Serious complications can occur as a result of diverticulitis. Most of them are the result of the development of a tear or perforation of the intestinal wall. If this occurs, intestinal waste material can leak out of the intestines and into the surrounding abdominal cavity, causing the following problems –

  • Peritonitis (a painful infection of the abdominal cavity)
  • Abscesses (“walled off” infections in the abdomen)
  • Obstruction (blockages of the intestine)

Infection can lead to scarring of the colon, and the scar tissue may cause a partial or complete blockage. A complete blockage requires emergency surgery, although a partial blockage does not.

Another complication of diverticulitis is the formation of a fistula. A fistula is an abnormal connection between two organs, or between an organ and the skin. The most common type of fistula is between the bladder and colon. This requires surgery to remove the fistula and affected part of the colon.


Medications – Mild cases of diverticulitis can generally be treated by the patient himself/herself. A doctor may prescribe antibiotics, plus paracetamol (acetaminophen, Tylenol) for the pain. It is important that all patients complete their whole course of antibiotics; even if they feel better half-way through. Some people may experience drowsiness, nausea, diarrhea, and/or vomiting while they are taking their antibiotics. Antibiotics may include ciprofloxacin (Cipro), metronidazole (Flagyl), cephalexin (Keflex), and doxycycline (Vibramycin).

Surgery – Patients who have at least two diverticulitis episodes may benefit from surgery. Studies indicate that such patients are significantly more likely to have subsequent episodes, as well as complications if they do not have surgery. Colon resection removes part of the affected colon, and joins the remaining healthy parts together. Immediate surgery may be necessary when the patient has other complications, such as perforation, a large abscess, peritonitis, complete intestinal obstruction, or severe bleeding. In these cases, two surgeries may be needed because it is not safe to rejoin the colon right away.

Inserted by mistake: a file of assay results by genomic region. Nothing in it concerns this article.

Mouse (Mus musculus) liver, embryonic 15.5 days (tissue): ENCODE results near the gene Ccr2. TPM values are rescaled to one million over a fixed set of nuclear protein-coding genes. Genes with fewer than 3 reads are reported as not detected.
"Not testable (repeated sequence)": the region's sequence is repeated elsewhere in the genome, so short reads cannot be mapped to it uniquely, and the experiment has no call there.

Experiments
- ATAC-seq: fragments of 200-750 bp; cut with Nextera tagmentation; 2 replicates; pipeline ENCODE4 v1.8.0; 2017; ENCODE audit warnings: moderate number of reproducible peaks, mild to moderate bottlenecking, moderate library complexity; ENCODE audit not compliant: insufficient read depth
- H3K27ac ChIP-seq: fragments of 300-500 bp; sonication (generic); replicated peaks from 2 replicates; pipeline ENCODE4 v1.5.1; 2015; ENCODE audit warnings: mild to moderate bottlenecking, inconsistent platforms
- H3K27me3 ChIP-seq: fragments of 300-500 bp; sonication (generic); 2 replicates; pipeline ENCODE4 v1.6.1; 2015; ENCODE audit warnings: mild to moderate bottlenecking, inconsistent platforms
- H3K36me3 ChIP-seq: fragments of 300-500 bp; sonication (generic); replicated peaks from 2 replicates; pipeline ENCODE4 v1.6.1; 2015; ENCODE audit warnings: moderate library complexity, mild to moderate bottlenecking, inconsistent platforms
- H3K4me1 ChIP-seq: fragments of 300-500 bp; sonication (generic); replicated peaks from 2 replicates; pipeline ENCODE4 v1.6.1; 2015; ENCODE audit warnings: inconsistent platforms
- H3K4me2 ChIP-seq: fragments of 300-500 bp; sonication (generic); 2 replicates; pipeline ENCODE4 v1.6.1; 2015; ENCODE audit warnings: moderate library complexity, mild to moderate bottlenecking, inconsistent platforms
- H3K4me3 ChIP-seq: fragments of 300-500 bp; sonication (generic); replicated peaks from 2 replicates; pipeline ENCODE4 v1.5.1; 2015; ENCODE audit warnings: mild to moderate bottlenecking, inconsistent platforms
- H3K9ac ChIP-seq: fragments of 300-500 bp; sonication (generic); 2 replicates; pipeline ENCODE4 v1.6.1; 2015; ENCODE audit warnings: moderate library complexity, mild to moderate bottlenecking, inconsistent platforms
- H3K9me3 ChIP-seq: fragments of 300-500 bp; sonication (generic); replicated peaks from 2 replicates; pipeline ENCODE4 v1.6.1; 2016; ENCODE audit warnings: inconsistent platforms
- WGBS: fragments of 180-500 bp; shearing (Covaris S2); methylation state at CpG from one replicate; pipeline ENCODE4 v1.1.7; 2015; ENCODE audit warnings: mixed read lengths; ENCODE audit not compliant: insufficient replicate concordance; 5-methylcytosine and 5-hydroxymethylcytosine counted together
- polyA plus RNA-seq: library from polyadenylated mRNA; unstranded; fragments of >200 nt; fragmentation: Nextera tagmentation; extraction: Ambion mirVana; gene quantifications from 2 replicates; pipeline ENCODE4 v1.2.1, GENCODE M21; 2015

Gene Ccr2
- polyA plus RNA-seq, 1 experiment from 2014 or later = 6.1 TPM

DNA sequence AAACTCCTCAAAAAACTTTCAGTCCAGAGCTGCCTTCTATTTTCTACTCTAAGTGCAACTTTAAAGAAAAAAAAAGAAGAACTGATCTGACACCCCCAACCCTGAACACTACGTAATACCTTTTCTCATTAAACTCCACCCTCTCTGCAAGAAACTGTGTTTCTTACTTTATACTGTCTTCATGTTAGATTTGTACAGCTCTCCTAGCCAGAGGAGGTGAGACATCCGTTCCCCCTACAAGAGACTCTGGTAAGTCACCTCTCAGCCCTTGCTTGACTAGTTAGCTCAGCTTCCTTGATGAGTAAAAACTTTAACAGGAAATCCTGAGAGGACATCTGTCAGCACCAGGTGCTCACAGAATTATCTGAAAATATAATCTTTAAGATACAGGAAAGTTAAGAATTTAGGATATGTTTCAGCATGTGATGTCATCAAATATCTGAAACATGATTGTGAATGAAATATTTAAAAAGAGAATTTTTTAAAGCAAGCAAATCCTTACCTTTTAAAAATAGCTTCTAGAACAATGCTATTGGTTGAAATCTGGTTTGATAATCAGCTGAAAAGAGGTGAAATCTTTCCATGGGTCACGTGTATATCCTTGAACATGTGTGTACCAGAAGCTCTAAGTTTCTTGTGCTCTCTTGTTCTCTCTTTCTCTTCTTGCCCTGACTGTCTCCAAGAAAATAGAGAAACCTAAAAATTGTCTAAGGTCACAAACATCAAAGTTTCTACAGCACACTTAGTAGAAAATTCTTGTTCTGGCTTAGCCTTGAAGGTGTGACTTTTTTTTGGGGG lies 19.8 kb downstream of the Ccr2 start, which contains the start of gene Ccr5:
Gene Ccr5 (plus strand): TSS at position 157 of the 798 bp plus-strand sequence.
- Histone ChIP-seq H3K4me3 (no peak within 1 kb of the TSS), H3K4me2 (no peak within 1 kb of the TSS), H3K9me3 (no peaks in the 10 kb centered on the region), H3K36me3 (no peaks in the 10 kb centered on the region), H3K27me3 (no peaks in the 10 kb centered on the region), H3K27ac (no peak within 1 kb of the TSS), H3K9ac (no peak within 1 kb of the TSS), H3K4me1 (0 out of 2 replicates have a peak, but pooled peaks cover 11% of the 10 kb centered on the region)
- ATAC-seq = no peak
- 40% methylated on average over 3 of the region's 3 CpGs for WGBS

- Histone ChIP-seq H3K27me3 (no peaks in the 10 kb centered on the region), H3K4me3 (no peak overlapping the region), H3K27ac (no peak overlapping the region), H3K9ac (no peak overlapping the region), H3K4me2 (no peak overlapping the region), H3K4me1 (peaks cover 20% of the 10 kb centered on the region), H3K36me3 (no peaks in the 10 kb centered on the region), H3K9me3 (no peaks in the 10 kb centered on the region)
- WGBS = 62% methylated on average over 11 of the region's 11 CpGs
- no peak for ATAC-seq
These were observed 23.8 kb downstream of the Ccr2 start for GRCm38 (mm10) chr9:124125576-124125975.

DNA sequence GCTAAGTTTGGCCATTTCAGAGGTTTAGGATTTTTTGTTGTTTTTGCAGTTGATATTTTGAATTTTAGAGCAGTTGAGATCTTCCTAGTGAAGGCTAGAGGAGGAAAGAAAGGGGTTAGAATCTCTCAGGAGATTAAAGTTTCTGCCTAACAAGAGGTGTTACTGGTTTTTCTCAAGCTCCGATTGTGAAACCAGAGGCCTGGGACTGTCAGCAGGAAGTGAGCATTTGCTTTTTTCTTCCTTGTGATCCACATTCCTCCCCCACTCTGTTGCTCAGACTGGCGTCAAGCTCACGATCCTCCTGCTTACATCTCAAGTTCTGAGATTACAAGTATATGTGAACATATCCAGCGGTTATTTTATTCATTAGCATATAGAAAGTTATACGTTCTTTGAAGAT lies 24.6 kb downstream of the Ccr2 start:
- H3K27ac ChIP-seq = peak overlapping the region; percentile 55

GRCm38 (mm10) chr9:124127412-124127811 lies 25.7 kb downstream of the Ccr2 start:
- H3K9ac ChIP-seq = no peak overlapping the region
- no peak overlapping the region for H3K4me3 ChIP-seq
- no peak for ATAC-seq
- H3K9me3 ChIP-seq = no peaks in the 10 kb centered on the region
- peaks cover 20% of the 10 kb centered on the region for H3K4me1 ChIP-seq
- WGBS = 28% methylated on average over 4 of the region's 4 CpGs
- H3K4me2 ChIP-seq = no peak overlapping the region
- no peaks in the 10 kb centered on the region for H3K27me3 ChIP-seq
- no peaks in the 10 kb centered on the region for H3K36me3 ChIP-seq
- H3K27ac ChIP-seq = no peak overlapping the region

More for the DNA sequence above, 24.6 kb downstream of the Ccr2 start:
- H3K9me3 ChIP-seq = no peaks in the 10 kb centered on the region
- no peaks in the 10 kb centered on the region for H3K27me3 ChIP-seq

Alternative Treatment

Probiotics, such as Lactobacillus acidophilus, Lactobacillus plantarum, Saccharomyces boulardii, and bifidobacteria help maintain the health of the intestines.

Omega-3 fatty acids, such as those found in fish oil, may help fight inflammation. (On the other hand, some omega-6 fatty acids, found in meats and dairy products, tend to increase inflammation.)

Glutamine is an amino acid found in the body that helps the intestine function properly. While there is no evidence that glutamine helps reduce symptoms of diverticular disease, it may be beneficial for overall intestinal health.

Acidophilus – Helps support a healthy intestinal tract (gut) and replaces the flora in the small intestine, primarily to improve assimilation.

Proteolytic Enzymes – Aids in digestion & reduces inflammation in the colon.

Fiber – Helps prevent constipation. Also prevents infection.

Vitamin C – Anti-inflammatory and boosts immunity.

Alfalfa – Natural source of vitamin K and essential minerals that most people with intestinal disorders are lacking. Also contains chlorophyll, which aids in healing.

Garlic – Aids in digestion and is a natural antibiotic.

Flaxseed may be helpful in treating diverticulosis. It contains fiber and works as a bulk forming laxative, softening stool and speeding transit time through the intestine.

Slippery elm is a demulcent (protects irritated tissues and promotes healing)

Licorice can reduce spasms and inflammation in the gastrointestinal tract.

Acupuncture may help relieve pain and other symptoms. Acupuncturists treat people with diverticular disease based on an individualized assessment of the excesses and deficiencies of qi (or energy) located in various meridians. Acupuncture and Chinese medicine in general may promote gastrointestinal health.